The Intellectual Activist
An Objectivist Review
Learning to Consider Yourself Important Enough to Take Care of in Spite of the Negative Stigma of Mental Illness
Categories: Grievances

Everyone gets a little bit of head fog or stress or some emotional turbulence one time or another. It’s normal to an extent, but it’s important to take consistent symptoms seriously and not be afraid to speak up and get help.
In a world afraid to admit any of us have any problems at all due to the constraints of a social obligation to constantly appear happy and well-balanced, it’s almost habitual to delay seeing a psychiatrist or psychologist or even just talk to our primary care physician about that gnawing depression or pins-and-needles anxiety that’s been affecting our work and home life. We’re too worried about an official diagnosis that we are actively harming ourselves as the byproduct of not taking our emotional pain and mental strain as seriously as we should be considering it.

Take Care of Yourself

We think that if we just ignore the negative feelings and insecurities that eventually the symptoms will go away. We see our neighbors, coworkers, and family who don’t appear to be so stunted as we are and self-deprecatingly assume that admitting to any obscure feelings would basically be a sense of social suicide. We selflessly, foolishly put our own well-being in the hands of a public that knows nothing of us and judges us freely without so much as an ounce of empathy for what our personal history can attest that we have gone through.

It’s almost sophomoric how we naively disregard these uncomfortable feelings we have within ourselves under an uneducated and painfully conceited world view that we can’t possibly be suffering from a mental illness because we’re not the ‘type’ to be affected by such things. We decide that only weak people or those who have suffered from abuse or neglect or who have drug problems or who have lost someone important to them through the passing of death are the only people capable of being slapped with a diagnostic label and a vial of pills to be ‘fixed’ with. But this arrogant and entirely misinformed fallacy of thought isn’t helping anyone.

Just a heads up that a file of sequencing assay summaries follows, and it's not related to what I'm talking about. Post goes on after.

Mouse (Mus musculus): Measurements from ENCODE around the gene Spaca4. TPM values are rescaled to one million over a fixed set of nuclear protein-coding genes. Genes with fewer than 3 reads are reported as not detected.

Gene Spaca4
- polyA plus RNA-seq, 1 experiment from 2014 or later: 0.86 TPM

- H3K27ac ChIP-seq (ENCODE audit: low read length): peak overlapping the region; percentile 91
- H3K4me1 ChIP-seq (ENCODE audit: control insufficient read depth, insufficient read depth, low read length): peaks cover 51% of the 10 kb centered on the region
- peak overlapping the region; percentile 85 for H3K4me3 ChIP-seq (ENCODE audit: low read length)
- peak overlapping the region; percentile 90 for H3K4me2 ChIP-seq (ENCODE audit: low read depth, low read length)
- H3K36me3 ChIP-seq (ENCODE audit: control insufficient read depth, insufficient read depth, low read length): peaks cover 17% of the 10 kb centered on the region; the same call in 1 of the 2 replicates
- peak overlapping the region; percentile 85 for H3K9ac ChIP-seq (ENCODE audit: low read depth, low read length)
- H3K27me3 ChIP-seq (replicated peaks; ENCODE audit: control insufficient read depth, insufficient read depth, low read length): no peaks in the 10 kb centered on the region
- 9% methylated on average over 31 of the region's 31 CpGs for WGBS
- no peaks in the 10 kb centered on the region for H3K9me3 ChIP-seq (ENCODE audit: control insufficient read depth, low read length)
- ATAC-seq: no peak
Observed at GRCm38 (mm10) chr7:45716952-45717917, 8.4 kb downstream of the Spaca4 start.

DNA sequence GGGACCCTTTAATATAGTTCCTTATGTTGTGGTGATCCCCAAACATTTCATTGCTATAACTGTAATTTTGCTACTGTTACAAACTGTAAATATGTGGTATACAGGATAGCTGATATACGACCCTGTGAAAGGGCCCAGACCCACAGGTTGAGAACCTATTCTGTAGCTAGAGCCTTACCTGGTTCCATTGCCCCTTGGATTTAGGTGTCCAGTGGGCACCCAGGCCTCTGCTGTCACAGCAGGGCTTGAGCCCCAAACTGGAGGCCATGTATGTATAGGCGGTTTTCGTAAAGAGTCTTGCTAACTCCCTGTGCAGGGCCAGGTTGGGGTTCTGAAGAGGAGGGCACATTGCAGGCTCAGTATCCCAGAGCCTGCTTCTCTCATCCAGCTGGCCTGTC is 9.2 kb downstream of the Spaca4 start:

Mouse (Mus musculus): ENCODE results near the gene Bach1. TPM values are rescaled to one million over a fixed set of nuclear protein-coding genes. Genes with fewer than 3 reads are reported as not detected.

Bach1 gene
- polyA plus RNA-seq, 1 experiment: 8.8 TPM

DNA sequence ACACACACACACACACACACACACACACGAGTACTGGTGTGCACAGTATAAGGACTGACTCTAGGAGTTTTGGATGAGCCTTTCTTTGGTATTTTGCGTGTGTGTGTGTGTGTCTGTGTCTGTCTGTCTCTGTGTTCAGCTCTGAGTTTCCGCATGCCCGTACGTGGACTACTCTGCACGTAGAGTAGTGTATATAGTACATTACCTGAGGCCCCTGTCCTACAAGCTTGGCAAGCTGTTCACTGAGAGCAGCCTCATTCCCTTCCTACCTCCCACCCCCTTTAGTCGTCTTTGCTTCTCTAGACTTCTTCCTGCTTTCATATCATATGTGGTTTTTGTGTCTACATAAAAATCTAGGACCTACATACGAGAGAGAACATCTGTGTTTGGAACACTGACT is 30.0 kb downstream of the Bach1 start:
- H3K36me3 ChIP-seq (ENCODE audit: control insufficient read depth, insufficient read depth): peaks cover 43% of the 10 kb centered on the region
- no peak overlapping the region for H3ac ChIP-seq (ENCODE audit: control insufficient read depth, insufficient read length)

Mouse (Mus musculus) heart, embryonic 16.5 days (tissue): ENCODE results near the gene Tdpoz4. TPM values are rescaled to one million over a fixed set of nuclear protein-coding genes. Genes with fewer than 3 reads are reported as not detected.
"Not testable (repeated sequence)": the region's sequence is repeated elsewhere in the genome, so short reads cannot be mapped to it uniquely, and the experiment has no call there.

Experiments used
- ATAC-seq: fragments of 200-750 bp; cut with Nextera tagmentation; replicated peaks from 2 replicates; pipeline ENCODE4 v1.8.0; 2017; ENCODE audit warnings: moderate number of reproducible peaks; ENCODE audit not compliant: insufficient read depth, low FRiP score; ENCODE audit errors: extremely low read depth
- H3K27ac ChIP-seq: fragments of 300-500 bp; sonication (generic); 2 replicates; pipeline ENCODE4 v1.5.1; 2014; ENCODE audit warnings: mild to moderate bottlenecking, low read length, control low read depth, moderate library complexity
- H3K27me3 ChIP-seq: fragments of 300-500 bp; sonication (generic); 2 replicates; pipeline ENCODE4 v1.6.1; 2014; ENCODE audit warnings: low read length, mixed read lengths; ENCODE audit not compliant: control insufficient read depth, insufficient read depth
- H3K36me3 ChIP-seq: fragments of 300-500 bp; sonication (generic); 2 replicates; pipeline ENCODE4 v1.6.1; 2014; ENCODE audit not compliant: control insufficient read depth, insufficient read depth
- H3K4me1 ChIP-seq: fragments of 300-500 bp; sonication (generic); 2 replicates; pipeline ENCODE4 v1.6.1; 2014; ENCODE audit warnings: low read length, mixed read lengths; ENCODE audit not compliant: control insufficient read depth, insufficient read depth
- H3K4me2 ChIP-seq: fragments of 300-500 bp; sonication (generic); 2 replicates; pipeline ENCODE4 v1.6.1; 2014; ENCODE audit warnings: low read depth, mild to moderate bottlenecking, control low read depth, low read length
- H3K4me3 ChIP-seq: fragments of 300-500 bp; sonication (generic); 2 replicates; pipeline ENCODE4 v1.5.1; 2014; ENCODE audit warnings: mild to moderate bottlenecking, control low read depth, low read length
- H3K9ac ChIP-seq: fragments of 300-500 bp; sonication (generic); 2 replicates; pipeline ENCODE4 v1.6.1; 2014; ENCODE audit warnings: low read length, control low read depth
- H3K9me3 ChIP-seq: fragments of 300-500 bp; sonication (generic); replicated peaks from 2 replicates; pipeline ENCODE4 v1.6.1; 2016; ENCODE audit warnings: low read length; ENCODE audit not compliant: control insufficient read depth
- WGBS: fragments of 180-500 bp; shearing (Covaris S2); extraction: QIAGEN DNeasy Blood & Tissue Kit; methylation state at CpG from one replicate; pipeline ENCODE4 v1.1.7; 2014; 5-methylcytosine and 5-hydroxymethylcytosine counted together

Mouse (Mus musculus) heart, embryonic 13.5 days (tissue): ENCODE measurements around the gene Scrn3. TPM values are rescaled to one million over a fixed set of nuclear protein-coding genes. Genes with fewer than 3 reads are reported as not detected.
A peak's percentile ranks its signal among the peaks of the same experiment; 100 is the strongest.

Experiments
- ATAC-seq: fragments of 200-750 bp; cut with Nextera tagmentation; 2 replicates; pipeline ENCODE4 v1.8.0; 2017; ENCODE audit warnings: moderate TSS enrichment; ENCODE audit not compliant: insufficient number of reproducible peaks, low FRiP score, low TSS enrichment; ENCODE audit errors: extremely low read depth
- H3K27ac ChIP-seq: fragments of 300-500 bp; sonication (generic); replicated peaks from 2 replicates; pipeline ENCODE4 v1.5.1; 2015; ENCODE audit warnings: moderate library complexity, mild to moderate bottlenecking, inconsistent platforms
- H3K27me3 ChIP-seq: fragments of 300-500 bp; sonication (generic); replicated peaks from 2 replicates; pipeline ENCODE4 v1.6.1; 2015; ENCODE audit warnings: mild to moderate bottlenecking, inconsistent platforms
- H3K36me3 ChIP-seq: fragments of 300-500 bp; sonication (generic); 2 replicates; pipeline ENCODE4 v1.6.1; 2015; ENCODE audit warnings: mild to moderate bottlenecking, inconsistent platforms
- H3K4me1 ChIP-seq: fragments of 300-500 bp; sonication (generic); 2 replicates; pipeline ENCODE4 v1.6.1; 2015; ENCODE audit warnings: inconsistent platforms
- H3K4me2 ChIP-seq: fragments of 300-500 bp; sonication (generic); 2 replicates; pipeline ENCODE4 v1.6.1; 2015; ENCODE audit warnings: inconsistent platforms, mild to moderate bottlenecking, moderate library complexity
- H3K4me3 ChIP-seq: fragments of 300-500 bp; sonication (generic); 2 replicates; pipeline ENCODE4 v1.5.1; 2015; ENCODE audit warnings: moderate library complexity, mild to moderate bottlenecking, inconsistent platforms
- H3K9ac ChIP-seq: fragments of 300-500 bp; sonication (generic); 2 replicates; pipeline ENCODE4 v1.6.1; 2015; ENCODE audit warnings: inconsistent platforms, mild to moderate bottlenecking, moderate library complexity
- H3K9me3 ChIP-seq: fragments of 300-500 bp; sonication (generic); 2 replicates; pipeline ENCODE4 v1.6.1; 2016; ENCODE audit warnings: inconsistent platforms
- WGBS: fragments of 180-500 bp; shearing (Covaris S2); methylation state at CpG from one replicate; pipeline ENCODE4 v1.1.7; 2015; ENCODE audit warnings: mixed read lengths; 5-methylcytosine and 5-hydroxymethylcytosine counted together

In fact, all it’s doing is shooting ourselves in the foot, giving whatever potential mental health issue we’re facing the allowance to grow into something bigger and bigger until we’re deemed socially inadequate for not being able to handle everyday life. The truth is there’s no sense in suppressing the reality that you’re dealing with something and your pride is getting in the way of not only your mental health, but your physical health because it’s entwined. Taking care of your mind is just as critical as taking care of your body and if you lack on one of these ends the other will inevitably get worse as well.

It’s Not a Sign of Weakness to Ask for Help

An unbalanced mental health can ruin everything you’ve been building life towards and that’s understandably scary, but it’s also an incentive to get checked out. When your head is cluttered with any sense of emotional instability even if it’s slight it will inadvertently and definitely leak into every aspect of your daily life, stunting productivity and keeping you from growing not only into a happier you, but also into a more financially stable person.
Do you really want to take more care to ward off an ignorant stigma or to make sure that your mental health is being taken care of?

When it all comes down to it the fact is that 1 in 4 adults suffer from some form of mental illness and we all deserve to be happy and healthy and if you’re disregarding a mental issue and belittling it as just a blip on the radar for any reason whatsoever you are doing yourself, your career, and your loved ones a great disservice. If you are dealing with any sense of emotional imbalance or mental hiccup, please talk to your doctor, because it may signal a deeper issue or potentially lead to one.

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